Chris Widener spoke on the basic physics of robotic drive trains. That included about gear trains, tires where the rubber meets the road. He explained that a soft rubber tire surface is better than a solid. All surfaces are not smooth they are rough and you do not get complete contact. A soft rubber surface fills in the gap and makes more contact; also, the rubber will flatten and provide more surface area of contact. The robot with the best traction is the one that will win. Motor drive to the tires has friction and the gear train also has friction. With the more gears and axles the more friction the less torque goes to the wheels. Use the motor directly to the wheel and you get less friction and more torque. There is a consideration the size of the motor shaft to the wheel ratio for different speeds and torques. Without a transmission there is more room. With motor wheel drive for more room for other items like batteries and also can build smaller robots. With motor to wheel the motor wheel connection could deform the wheel rubber. Also if the motor connection slips on high torque a gear can be used instead on the motor and the wheel. The wheel gear can be on the inside of the wheel or beside it. There is a coefficient of friction for static friction when items are stopped and then dynamic where there is movement. Static friction is bigger than dynamic. Bigger wheels are an advantage because more area and coefficient of cohesion was mentioned.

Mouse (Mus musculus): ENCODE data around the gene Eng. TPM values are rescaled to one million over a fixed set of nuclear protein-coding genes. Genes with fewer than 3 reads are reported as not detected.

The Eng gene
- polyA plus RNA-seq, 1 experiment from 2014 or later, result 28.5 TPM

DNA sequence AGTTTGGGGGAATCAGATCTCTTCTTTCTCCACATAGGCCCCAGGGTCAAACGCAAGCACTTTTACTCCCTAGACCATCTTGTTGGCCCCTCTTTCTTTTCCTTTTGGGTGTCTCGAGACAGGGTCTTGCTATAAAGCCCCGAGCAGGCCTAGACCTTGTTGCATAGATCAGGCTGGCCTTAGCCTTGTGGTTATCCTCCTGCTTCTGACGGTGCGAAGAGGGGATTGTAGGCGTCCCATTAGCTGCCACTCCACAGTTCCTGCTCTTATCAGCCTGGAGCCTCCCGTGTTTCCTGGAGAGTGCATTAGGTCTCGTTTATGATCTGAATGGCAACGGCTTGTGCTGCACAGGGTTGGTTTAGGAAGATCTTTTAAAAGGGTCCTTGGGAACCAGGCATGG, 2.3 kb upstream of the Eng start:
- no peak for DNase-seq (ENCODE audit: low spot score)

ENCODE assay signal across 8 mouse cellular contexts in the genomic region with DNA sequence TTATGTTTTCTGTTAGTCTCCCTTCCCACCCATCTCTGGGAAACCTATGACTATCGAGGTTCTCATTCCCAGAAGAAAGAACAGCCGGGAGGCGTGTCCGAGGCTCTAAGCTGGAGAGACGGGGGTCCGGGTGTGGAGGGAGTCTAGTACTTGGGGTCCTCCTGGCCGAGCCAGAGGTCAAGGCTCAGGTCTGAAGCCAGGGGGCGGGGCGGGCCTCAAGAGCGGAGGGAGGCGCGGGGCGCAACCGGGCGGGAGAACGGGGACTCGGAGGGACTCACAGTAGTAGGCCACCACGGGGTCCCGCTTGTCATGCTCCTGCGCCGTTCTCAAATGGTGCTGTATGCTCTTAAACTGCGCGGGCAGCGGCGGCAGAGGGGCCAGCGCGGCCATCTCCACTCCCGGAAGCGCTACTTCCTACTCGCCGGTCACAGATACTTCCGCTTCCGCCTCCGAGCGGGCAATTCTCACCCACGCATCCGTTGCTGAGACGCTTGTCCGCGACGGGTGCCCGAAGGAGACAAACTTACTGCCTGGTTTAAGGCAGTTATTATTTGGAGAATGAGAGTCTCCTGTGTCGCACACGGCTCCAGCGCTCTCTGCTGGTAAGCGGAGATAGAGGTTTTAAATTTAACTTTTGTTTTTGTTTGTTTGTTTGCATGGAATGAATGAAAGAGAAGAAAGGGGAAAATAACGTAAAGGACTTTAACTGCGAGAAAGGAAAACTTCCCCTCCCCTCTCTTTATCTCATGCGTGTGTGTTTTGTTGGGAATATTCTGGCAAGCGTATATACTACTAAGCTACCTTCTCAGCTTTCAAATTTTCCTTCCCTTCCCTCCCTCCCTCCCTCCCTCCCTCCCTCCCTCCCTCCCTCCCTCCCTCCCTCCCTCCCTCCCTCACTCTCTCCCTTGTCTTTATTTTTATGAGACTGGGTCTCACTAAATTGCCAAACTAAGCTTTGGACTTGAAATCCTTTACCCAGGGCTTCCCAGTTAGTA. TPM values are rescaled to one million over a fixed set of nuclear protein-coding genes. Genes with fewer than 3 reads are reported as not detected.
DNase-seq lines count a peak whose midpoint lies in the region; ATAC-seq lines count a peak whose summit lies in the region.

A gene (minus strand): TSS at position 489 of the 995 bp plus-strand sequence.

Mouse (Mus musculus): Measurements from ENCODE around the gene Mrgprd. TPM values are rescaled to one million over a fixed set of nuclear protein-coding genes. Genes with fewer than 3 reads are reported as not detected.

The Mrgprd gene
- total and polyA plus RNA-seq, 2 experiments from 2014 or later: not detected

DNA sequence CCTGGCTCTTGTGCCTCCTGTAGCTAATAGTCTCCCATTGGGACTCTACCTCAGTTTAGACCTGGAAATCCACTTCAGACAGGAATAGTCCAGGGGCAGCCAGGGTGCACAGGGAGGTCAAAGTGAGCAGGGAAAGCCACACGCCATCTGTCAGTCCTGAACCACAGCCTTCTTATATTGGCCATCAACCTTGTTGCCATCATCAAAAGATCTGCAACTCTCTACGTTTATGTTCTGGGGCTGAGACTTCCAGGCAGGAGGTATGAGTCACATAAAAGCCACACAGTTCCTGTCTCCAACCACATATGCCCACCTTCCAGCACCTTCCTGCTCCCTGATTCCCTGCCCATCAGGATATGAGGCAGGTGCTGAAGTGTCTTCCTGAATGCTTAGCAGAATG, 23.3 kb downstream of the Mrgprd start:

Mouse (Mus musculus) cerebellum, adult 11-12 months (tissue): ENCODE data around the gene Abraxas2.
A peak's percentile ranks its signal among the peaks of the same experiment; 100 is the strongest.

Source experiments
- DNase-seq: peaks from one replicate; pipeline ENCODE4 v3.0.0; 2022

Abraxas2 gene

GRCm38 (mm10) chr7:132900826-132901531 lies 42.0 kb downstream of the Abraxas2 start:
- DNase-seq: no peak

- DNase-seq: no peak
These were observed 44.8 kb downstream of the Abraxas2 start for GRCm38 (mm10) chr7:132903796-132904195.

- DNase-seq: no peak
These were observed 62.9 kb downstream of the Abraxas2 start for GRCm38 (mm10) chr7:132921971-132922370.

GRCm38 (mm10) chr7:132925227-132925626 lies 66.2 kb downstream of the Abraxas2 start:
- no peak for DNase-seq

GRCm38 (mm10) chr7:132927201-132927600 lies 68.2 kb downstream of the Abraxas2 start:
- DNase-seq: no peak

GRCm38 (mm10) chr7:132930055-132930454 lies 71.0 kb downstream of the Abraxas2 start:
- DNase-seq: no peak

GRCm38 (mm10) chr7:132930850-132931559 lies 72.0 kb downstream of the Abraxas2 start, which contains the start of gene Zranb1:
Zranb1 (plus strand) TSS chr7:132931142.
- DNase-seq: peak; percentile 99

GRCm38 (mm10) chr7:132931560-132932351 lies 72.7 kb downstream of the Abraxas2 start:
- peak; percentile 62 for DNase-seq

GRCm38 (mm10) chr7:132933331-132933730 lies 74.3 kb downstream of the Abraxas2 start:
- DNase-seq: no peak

Monty Goodson then talked about the sumo competition for PDXBOT.04 and the different size classes. He then demonstrated micro sumos. He then explained about the robot talent show competition and the technology demos.